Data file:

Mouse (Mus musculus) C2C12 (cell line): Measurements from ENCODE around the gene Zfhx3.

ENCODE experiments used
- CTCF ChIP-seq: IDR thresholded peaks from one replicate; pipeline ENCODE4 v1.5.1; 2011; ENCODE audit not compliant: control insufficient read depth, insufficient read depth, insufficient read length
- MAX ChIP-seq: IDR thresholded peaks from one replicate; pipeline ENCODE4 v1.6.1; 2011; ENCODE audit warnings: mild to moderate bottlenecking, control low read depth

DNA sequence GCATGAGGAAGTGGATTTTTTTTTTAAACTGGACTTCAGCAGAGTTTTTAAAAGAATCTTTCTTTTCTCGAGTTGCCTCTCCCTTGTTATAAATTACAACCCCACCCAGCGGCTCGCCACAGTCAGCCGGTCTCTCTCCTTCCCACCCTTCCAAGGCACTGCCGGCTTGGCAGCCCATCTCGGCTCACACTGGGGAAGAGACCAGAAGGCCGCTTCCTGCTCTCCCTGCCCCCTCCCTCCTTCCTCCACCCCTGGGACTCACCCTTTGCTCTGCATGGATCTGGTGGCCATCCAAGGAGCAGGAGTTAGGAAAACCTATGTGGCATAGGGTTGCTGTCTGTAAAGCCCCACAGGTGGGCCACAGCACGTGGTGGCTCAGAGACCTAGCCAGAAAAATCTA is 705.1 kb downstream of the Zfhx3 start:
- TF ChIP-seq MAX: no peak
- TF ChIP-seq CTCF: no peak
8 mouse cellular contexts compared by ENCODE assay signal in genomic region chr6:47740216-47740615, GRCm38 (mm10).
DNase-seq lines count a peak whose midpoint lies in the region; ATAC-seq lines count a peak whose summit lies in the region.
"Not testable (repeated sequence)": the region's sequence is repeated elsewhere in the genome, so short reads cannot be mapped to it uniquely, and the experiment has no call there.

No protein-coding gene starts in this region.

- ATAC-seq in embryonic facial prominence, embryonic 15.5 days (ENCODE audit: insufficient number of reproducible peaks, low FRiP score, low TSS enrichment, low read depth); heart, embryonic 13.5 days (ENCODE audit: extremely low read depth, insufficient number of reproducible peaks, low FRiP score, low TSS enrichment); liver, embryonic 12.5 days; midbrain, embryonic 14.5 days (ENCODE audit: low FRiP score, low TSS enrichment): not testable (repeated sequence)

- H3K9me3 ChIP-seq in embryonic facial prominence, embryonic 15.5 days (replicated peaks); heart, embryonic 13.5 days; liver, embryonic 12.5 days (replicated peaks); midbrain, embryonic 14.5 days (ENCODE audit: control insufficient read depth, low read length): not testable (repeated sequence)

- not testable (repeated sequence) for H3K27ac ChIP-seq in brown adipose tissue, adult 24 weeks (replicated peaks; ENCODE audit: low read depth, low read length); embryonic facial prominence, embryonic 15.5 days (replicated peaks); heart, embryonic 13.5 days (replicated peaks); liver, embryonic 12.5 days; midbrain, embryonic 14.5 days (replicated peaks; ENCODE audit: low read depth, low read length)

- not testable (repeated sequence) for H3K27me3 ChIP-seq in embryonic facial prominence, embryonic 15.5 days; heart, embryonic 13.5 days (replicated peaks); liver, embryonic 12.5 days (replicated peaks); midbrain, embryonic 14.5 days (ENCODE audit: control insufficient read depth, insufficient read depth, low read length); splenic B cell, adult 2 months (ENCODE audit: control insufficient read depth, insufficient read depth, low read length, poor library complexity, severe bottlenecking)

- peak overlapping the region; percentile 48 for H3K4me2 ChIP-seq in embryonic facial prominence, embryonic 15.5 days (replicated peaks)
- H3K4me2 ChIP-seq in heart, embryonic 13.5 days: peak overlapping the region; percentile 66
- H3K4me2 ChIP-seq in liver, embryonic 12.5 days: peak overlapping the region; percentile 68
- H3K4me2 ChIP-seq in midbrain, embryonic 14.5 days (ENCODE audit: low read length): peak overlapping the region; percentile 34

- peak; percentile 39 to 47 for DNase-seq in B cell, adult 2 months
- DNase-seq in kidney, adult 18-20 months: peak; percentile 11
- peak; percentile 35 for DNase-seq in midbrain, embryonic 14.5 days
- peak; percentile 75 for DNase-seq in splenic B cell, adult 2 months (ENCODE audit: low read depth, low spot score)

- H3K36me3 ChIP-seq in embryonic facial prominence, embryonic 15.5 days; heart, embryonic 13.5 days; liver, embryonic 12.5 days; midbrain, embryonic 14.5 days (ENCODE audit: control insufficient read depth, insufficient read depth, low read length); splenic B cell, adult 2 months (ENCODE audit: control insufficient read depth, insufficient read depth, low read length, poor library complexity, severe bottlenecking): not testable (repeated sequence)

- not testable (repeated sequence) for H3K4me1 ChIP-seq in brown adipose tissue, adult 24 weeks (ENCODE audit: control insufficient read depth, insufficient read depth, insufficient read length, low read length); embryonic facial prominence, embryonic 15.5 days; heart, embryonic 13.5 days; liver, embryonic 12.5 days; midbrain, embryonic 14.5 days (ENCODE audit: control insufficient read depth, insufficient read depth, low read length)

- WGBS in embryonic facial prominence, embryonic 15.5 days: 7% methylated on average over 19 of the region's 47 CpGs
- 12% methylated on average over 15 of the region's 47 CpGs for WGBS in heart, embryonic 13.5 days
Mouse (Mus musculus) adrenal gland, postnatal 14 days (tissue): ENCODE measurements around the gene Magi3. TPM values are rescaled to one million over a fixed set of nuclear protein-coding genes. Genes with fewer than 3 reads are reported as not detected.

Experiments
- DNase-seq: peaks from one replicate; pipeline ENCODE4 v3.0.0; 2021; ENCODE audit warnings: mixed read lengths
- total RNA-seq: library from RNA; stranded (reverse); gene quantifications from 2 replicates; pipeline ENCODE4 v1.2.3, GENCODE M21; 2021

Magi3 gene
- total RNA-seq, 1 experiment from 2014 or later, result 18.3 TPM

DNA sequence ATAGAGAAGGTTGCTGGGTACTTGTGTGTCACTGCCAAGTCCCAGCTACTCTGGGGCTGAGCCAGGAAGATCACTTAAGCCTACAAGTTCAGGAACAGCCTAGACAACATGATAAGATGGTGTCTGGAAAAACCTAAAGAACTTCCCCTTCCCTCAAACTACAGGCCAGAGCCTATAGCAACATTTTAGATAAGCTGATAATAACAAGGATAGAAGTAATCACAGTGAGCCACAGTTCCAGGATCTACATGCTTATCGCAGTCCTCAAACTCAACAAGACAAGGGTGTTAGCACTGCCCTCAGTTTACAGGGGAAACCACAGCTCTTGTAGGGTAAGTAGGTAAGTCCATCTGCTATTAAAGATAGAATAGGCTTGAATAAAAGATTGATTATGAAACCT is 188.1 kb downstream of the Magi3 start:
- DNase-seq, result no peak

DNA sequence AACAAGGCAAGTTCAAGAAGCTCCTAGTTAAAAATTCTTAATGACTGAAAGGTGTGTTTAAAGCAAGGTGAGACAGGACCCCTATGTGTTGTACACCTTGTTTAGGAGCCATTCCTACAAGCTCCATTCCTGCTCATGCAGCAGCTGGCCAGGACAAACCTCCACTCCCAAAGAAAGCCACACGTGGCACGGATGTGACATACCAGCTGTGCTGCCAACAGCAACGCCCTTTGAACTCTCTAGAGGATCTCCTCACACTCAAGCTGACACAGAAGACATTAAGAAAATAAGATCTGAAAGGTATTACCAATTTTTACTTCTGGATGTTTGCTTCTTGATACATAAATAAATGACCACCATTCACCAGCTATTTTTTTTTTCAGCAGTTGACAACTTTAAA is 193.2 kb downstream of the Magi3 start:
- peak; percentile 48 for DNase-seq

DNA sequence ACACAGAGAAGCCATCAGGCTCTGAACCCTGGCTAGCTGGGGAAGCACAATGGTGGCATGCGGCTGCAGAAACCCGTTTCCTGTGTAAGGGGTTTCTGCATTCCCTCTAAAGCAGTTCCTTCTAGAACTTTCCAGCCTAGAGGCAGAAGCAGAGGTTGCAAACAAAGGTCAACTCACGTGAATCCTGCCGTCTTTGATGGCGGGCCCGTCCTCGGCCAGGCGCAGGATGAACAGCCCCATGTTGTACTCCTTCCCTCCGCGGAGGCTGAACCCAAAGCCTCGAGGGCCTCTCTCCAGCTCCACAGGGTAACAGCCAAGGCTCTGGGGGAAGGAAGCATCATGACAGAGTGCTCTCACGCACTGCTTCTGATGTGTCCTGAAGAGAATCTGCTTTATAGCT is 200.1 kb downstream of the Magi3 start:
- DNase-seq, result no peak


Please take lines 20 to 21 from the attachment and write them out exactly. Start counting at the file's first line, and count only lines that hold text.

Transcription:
- peak; percentile 39 to 47 for DNase-seq in B cell, adult 2 months
- DNase-seq in kidney, adult 18-20 months: peak; percentile 11